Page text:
Current temperature in Boston - 62 °
Get access to a personalized news feed, our newsletter and exclusive discounts on everything from shows to local restaurants, All for free.
Already a member? Sign in.
The Bay State Banner
The Bay State Banner

Trending Articles

Concord Town Meeting members pressure school committee to rename middle school

Banner [Virtual] Art Gallery

Banner [Virtual] Art Gallery


Electrical engineers, electricians in high demand in these markets
Electrical engineers, electricians in high demand in these markets
Photos: Freepik

Electrical engineer is the most popular job on ZipRecruiter right now. In fact, among millions of daily job searches, the top five in June were all for positions within the electrical engineering field.

The top jobs ranged from electrical service technicians to roles that require PE licensure (the highest standard of competence that can be achieved in the field).

Photos: Freepik

Photos: Freepik

On one end of the spectrum there is an abundance of job seekers looking for opportunities in the highly specialized field of electrical engineering, and on the other, there are droves of skilled laborers seeking construction-related jobs as electricians.

Lots of seekers, even more jobs

It’s important to note that this high volume of searches does not necessarily mean more workers are entering the labor force. Our data show that a labor shortage still persists, especially in mid-sized metro areas. Given the high demand for and low supply of these workers, it’s likely that most of these job hunters are already employed and looking to level up into higher-paying positions.

Using the ZipRecruiter Opportunity Index, which compares the number of available jobs to job candidates, we found that demand for electrical engineering and electrician skills still far outpaces supply.

In June, there were four electrical engineer jobs available for every job seeker and five electrician jobs available for every job seeker. For comparison, the overall Opportunity Index in June for every job in the U.S. was 1.9 — less than half of what it is for each of these jobs.

So we know electrical engineers and electricians are looking for the next best gig. We also know employers need their skills in a bad way. But where are the workers, and where are the jobs?

Jobs are where the talent is not

A lack of worker mobility is hurting many industries. People just aren’t moving as much as they used to, according the latest data from the U.S. census. And within engineering, we’re seeing a stark divide between where job seekers and available jobs are located. Using the Opportunity Index, we found that most of the talent is looking for a new gig in places with the least demand.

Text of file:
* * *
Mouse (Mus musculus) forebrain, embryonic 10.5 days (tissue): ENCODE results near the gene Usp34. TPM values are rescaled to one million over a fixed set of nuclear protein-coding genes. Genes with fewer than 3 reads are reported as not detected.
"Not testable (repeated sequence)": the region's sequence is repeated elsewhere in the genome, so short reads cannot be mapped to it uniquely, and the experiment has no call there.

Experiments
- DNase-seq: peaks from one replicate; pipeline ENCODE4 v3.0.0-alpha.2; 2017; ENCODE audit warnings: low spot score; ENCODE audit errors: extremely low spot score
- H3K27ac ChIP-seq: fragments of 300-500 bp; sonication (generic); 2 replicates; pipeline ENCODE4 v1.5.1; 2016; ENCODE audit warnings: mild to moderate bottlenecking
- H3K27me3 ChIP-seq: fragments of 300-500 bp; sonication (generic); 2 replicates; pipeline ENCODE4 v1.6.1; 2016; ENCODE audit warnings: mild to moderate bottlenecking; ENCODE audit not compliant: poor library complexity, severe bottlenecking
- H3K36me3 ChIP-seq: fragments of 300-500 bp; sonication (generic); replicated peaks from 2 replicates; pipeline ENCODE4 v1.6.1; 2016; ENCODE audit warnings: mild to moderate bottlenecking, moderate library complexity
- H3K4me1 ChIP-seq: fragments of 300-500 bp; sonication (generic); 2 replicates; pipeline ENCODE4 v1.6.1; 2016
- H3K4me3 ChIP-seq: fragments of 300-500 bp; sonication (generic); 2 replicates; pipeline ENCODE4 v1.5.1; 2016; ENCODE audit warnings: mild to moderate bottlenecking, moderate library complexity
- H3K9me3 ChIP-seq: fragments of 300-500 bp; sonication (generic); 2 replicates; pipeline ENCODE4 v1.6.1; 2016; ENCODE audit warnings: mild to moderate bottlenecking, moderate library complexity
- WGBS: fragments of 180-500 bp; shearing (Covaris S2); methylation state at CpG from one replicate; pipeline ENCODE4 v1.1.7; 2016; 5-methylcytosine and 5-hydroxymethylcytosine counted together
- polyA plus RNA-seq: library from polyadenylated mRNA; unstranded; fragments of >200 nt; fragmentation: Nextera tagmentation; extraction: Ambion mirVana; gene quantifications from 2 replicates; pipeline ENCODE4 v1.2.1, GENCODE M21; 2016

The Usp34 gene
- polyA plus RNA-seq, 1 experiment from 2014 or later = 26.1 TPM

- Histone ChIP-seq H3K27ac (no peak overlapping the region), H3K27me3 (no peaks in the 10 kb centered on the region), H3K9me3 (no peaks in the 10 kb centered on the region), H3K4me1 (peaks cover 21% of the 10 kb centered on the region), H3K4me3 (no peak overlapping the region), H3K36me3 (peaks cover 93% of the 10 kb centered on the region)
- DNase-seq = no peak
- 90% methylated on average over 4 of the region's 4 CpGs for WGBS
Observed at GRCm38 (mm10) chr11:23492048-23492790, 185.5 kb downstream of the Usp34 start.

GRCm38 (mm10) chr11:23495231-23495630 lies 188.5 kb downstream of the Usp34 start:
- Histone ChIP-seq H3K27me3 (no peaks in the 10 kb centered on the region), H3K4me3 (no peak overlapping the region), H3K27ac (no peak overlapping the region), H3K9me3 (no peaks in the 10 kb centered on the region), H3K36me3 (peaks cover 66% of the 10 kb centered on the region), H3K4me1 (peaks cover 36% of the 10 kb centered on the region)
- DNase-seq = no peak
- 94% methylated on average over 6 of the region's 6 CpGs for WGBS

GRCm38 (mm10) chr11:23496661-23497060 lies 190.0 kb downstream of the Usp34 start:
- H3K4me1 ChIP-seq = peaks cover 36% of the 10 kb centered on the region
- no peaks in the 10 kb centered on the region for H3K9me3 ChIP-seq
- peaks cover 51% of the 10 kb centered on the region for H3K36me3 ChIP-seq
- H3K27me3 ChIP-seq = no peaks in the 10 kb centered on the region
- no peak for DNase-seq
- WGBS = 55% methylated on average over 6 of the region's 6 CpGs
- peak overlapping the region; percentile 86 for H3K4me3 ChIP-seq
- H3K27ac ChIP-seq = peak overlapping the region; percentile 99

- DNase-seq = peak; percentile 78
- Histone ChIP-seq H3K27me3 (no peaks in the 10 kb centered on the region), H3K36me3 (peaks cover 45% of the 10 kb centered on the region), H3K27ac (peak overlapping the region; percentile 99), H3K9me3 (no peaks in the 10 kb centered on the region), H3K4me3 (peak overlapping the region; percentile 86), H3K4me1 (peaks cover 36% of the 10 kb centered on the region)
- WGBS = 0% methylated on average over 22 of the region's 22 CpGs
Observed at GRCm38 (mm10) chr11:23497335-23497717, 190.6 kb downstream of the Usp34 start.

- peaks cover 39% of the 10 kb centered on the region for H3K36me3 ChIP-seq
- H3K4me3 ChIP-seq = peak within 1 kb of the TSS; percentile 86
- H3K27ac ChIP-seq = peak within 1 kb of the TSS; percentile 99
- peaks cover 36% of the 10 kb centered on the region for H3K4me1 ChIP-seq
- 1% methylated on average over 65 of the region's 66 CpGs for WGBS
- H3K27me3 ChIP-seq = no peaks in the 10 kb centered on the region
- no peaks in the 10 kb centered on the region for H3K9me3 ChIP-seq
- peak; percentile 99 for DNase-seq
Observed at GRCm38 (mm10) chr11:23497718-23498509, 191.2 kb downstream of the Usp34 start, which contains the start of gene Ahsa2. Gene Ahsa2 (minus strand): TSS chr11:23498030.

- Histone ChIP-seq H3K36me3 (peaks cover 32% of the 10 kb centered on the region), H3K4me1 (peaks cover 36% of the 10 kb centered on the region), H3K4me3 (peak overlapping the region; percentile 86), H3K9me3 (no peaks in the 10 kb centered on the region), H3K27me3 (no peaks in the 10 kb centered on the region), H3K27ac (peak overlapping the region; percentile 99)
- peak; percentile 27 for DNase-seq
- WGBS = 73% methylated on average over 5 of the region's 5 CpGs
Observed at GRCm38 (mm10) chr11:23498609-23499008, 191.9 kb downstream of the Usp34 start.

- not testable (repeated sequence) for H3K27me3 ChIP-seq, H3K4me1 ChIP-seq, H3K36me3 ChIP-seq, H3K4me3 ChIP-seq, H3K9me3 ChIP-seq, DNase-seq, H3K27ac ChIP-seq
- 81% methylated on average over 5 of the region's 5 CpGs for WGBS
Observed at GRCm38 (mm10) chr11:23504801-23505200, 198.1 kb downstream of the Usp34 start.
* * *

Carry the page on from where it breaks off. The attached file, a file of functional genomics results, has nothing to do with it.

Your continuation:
The New York metro area had the highest number of available electrical engineer jobs in June, but it also had the most candidates. With about one opening for every applicant, New York is still a job seeker’s market, but not compared to some other metros.

Detroit was the metro with the greatest labor shortage of electrical engineers. The recovering city is adding thousands of jobs in the burgeoning field of autonomous driving.

And in nearby Ann Arbor, Michigan, there were nine electrical engineer jobs for every applicant on the market, as of June.

The job market for electricians showed an even greater disconnect between talent and location. Again, the New York metro area had the most available electrician jobs, but it was one of the cities with the lowest opportunity for these jobs. In June, there was one electrician job for every five applicants.

In Lancaster and Harrisburg, Pennsylvania, however, there were 20 openings for every electrician looking for a job in June. Cities throughout Pennsylvania are undergoing a building boom and need skilled electricians to get the lights turned on.

These data send a clear message to employers who need electrical engineers and electricians: Companies need to step up their game when it comes to enticing talent to move. It’s also a signal to skilled workers that advancing their career may depend on their willingness to move.

careers, electricians, engineers